Murder mystery Bhutto’s murderer(s) still at large
The chapter is closed, and the Pakistan People’s Party [PPP] is dead. It doesn’t matter who killed her,” said Mohammad Sharif, a young driver working for a voluntary agency, referring to former Prime Minister Benazir Bhutto’s assassination on Dec. 27 last year. A year ago, Sharif was among the crowd of emotionally charged Bhutto fans that had gathered at Garhi Khuda Buksh (GKB), the ancestral home of the Bhuttos. She lies buried there alongside her father, former premier Zulfikar Ali Bhutto, hanged in 1979 on charges of murder. Her brothers, Murtaza and Shahnawaz, both of whom died mysteriously, are also interred there.
“That was a year ago, much has changed since then,” said Sharif. “Like so many, I too was shocked and grieving. But I’ve come to terms with it,” said Sharif. This year, as the Pakistan government officially observes the first anniversary of Benazir’s death on Dec. 27, with a public holiday, a sombre mood prevails as people throng to the mausoleum at GKB despite reports of possible suicide attacks. Manthar Khaskheli, a PPP worker from Thatta, a coastal town in Sindh, lamented that “the vacuum remains unfilled”. Many are disappointed that Pakistan’s present leadership, starting with President Asif Ali Zardari and Bhutto’s widower, seems uninterested in solving the mystery behind her assassination. Adbul Ghani Rahimom, another PPP worker, on his way to GKB, feels cheated. “It is our right to know who killed Benazir ,” said Mehmood Bhambhro, a paramedic from Thatta.
Bhutto was killed after being attacked with gunfire and a bomb while electioneering in the cantonment city of Rawalpindi. Her PPP apparently benefited from a sympathy wave that swept Zardari to power. Her assassination shocked the world, especially because that was the second of two attempts on her life in as many months. As she returned to Pakistan on Oct. 18, after nine years in exile, her motorcade was hit by two bombs that left more than 130 people, most of them PPP workers, dead. As with other famous assassinations in Pakistan, all that happened was the spawning of conspiracy theories that led nowhere, though the one usual suspect has always been Pakistan’s shadowy Inter-Services Intelligence (ISI).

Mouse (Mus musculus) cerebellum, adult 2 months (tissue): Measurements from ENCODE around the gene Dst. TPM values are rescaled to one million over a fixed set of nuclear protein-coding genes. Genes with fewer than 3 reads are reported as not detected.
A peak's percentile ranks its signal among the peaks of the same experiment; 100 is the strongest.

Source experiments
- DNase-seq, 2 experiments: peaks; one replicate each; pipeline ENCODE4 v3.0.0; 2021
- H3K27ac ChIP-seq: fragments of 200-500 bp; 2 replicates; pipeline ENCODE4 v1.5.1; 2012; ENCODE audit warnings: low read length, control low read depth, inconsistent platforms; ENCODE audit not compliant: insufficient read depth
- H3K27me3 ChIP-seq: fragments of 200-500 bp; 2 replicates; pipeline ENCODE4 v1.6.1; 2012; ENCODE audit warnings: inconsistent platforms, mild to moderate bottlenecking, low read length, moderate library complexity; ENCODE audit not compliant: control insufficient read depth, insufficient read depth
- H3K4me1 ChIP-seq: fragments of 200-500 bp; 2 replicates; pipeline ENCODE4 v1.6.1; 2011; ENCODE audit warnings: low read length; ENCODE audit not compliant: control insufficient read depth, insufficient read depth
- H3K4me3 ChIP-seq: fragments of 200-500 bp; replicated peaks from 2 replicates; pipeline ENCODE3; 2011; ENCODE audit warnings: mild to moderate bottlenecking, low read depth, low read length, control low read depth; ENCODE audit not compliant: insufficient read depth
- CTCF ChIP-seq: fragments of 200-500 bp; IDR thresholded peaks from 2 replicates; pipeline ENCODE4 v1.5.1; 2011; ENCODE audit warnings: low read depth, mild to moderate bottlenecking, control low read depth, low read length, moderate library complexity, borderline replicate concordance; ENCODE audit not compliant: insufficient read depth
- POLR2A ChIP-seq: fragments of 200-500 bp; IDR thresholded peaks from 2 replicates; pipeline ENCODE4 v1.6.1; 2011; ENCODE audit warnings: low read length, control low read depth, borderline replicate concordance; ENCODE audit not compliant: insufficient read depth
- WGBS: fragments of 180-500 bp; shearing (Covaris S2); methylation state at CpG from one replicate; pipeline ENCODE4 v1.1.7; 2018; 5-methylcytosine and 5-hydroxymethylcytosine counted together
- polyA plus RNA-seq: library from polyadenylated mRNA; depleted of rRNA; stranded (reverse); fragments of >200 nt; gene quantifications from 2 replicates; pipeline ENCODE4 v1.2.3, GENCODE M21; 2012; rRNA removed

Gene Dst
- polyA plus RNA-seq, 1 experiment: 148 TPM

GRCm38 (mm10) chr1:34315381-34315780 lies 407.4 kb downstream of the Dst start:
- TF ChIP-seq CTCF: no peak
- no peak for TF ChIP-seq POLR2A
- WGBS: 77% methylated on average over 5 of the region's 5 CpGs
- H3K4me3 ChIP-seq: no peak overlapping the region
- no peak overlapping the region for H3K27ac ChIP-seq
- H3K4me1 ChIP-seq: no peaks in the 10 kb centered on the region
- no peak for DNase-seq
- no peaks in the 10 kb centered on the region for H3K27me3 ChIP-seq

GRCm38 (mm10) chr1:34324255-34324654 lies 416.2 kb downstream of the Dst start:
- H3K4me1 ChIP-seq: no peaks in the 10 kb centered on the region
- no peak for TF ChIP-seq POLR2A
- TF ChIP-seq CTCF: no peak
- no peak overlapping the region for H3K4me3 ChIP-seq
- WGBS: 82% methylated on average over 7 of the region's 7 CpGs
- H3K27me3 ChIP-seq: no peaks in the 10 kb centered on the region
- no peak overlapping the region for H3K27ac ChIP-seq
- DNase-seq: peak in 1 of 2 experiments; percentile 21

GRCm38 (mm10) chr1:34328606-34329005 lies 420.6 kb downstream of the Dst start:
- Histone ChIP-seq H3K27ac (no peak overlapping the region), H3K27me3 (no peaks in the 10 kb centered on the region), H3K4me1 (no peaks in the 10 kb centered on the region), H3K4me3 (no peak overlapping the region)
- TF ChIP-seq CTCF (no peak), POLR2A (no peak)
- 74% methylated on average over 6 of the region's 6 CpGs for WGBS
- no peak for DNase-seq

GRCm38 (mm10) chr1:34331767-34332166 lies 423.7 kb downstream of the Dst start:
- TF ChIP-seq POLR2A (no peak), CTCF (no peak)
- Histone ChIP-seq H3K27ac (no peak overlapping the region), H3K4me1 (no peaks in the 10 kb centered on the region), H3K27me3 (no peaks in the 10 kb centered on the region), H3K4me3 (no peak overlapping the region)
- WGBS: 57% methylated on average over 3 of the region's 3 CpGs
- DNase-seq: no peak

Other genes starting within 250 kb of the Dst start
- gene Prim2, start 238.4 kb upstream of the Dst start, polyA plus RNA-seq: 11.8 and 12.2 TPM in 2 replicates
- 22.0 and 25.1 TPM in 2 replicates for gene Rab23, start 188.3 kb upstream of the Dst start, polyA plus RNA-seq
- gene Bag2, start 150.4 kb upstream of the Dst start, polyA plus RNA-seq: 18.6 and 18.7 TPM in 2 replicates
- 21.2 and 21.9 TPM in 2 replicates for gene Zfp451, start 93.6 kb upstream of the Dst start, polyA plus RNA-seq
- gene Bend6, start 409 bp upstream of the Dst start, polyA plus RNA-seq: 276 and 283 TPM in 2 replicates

When the military dictator Gen. Zia-ul-Haq — who ordered the hanging of the Zulfiqar Ali Bhutto — met his end after the military aircraft carrying him, several top army generals and the US ambassador to Pakistan, Arnold Lewis Raphel, in August 1988, it generated many conspiracies but no answers. Bhutto had herself said that the al-Qaeda wanted her out of the way and the then president, Gen. Pervez Musharraf, laid the blame on Baitullah Mehsud, a leader of the Taliban in Pakistan with suspected links to al-Qaeda. Musharraf also speculated that she may have died as a result of head injuries sustained when she hit a lever on the sunroof of her car through which she had emerged to wave at the crowds.
Former chief minister of Sindh and chairman of the Sindh National Front, Mumtaz Bhutto (a cousin), termed the death anniversary commemoration a “siyasi dangal” (political wrestling match) and suggested that the forces behind Benazir’s assassination were the same ones that had her brother Murtaza murdered. The oblique reference was to Zardari. Although Pakistan is normally wary of outside interference in its affairs, Zardari, in a bid to quieten allegations, has asked for a United Nations commission of inquiry into the Bhutto assassinatio
. Last Friday, Secretary-General Ban Ki-moon made a positive response to Pakistan’s request for an inquiry to identify “the culprits, perpetrators, organisers and financiers’” behind the murder.
In a special investigative documentary film, a private TV channel concluded that investigations would be incomplete without questioning Musharraf. However, many speculate that the present government’s hands are tied as it has given assurance to a friendly country (Saudi Arabia) that no action will be taken against Musharraf. That may stymie any UN investigation.
A recent poll conducted by International Republican Institute said the people of Pakistan thought that their country was headed for disaster. Zardari’s approval rating is down to 19 per cent since he took oath three months ago. To be fair, the Zardari government is caught up in a web of serious crises that seems to threaten its very existence. Recently, former premier Nawaz Sharif, leader of the Pakistan Muslim League-Nawaz (PML-N), which is currently in alliance with the PPP, said in an interview to a private channel: “The country is beginning to present the look of a failed state.” Hassan Askari Rizvi, a Lahore-based defence analyst, said, “The President faces a host of serious problems in the domestic context which appear to divert attention from inquiry into the assassination.” He agreed, however, that there was nothing to suggest that the “present government is serious about uncovering the mystery of Benazir’s assassination”.